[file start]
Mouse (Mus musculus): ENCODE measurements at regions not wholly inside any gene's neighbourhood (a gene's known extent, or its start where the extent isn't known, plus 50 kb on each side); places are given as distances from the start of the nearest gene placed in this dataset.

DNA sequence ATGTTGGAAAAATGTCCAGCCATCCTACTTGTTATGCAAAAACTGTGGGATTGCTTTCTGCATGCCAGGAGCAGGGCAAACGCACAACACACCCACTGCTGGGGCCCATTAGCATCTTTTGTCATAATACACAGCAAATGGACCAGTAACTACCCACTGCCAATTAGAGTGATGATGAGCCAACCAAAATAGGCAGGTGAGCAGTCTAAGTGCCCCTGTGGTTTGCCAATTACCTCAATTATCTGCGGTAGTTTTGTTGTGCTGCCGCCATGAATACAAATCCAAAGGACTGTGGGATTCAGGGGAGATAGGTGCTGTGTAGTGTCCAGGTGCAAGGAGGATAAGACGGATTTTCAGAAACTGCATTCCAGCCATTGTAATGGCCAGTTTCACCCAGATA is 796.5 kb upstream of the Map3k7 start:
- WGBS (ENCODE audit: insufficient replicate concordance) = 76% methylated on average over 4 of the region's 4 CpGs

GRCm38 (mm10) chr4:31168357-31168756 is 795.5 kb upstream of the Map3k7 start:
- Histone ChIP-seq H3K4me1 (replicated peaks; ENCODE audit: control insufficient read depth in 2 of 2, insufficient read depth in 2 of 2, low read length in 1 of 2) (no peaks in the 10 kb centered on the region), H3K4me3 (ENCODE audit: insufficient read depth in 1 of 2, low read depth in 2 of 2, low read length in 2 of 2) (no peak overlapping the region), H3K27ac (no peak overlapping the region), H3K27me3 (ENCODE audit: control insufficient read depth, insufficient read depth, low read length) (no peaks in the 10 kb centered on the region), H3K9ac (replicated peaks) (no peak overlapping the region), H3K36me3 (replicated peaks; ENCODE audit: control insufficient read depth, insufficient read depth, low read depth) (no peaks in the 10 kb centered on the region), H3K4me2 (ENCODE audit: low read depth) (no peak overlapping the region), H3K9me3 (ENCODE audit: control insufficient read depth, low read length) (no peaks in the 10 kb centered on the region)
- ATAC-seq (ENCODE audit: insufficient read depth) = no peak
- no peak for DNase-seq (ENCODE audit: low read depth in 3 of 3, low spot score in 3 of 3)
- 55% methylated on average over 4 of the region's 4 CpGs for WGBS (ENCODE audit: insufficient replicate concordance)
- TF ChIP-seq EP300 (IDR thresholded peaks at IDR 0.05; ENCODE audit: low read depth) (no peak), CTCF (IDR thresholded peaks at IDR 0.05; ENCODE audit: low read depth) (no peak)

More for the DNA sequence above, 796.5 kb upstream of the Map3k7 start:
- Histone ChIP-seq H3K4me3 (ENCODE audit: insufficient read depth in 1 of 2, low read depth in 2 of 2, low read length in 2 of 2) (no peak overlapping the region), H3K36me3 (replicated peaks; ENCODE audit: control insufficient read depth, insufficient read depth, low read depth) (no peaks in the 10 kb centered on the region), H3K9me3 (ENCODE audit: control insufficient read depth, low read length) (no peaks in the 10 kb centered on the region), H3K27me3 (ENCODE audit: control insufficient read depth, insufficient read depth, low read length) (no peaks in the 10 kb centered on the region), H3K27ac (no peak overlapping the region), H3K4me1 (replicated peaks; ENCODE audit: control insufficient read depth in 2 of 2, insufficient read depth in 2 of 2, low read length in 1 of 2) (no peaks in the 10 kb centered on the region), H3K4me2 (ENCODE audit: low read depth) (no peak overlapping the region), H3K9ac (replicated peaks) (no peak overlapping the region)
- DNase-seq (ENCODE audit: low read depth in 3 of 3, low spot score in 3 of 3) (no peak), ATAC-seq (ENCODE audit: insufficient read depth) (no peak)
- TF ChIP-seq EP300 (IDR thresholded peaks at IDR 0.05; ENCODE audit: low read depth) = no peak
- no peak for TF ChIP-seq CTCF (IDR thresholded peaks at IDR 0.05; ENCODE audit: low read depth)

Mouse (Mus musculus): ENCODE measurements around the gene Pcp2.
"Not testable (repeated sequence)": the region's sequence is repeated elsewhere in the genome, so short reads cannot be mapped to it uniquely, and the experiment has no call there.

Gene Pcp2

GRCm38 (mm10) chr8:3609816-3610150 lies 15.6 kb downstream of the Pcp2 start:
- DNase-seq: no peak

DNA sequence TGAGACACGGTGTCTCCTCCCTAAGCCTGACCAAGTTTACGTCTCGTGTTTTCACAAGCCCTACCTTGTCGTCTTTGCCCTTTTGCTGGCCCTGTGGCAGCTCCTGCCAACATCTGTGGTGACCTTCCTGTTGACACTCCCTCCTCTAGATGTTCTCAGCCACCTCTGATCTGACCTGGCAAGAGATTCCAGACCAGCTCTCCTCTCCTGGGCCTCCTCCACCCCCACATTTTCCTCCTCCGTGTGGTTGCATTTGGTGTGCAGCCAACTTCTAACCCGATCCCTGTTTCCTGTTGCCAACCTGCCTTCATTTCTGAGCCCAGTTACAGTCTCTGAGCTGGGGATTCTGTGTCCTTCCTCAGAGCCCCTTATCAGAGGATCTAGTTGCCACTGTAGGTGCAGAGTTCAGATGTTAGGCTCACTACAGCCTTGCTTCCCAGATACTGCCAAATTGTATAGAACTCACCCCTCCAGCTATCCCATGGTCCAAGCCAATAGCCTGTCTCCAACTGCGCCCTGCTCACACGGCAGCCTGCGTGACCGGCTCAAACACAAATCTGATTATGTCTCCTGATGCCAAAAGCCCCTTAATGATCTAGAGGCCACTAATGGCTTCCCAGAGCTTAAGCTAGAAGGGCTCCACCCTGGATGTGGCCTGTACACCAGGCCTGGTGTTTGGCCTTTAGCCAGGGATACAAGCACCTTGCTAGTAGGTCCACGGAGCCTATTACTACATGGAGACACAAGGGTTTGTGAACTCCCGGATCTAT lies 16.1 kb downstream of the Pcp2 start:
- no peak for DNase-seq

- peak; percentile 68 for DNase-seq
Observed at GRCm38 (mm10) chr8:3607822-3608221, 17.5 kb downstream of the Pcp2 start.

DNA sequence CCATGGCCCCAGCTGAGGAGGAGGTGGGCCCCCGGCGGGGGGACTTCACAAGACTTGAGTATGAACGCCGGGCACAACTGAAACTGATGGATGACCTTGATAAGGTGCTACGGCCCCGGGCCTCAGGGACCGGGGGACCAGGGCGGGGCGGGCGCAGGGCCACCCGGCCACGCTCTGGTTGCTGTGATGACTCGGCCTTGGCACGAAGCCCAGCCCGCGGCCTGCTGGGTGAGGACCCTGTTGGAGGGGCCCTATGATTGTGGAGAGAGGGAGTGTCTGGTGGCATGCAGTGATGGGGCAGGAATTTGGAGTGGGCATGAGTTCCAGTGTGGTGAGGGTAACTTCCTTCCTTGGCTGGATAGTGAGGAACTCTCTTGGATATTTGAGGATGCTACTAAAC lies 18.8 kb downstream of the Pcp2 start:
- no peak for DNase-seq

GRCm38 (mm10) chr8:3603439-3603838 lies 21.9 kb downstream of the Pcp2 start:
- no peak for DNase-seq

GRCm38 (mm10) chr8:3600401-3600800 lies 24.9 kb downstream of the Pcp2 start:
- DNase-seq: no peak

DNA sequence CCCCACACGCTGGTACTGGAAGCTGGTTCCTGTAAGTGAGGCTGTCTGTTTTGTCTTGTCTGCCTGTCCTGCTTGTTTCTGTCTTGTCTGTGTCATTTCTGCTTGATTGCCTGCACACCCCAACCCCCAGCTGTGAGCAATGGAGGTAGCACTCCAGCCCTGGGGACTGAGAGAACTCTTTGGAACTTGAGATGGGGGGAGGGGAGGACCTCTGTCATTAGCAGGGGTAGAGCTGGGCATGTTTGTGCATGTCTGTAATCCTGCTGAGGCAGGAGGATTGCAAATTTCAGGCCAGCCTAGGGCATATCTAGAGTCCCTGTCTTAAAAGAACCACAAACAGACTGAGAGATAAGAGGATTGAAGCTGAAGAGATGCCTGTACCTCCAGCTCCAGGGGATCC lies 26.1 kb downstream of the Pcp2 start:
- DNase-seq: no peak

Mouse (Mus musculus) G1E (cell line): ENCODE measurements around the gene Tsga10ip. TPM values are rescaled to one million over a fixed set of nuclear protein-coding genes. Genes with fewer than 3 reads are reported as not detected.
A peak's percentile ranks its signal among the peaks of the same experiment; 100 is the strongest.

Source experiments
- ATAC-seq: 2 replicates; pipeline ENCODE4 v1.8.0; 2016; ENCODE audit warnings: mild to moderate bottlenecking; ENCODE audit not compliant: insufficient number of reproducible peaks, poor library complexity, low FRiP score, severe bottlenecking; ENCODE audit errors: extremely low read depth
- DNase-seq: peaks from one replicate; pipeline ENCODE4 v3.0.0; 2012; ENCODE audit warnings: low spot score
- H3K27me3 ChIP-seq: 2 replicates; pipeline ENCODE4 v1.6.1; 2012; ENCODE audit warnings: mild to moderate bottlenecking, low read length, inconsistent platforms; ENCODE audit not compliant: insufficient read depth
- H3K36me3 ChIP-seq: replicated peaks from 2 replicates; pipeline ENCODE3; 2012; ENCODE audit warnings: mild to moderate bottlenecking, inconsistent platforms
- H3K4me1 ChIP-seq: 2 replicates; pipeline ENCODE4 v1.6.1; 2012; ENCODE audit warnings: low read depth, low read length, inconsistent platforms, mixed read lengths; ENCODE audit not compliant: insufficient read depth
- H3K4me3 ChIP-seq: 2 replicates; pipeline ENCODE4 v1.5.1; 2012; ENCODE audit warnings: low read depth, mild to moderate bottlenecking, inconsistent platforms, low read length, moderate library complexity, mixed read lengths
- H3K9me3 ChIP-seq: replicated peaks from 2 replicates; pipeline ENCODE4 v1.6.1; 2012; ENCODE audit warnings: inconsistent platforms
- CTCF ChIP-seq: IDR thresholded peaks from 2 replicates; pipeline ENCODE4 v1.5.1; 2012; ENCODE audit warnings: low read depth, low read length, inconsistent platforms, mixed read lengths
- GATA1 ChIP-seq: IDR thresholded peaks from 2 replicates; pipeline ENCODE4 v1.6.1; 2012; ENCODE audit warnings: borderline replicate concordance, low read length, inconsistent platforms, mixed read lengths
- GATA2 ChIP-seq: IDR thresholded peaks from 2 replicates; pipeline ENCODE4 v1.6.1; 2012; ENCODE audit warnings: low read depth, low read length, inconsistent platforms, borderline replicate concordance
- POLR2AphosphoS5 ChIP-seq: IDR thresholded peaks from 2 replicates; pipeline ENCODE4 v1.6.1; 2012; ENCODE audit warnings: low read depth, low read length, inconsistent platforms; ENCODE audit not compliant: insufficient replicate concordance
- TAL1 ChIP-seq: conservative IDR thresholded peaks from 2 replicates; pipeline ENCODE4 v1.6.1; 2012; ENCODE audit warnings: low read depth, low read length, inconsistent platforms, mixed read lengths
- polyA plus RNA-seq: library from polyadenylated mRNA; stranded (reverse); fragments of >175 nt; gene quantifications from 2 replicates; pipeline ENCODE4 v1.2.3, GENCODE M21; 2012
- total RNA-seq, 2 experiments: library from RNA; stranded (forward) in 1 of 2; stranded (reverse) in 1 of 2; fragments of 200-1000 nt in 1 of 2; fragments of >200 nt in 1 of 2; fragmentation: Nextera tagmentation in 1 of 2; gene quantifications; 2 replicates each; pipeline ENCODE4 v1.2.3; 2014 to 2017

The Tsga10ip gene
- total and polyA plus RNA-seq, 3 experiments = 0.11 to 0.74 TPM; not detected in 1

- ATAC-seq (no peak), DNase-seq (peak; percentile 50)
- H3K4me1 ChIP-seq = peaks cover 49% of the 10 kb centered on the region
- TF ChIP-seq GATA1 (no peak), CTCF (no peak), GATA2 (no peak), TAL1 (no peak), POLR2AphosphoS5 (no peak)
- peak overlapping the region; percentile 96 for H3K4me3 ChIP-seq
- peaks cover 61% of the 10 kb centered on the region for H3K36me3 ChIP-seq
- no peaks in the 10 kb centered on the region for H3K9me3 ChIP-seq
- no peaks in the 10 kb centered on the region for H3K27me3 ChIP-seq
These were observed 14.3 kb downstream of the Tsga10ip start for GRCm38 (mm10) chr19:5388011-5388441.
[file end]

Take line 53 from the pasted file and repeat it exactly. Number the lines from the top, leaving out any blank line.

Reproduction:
- TF ChIP-seq GATA1 (no peak), CTCF (no peak), GATA2 (no peak), TAL1 (no peak), POLR2AphosphoS5 (no peak)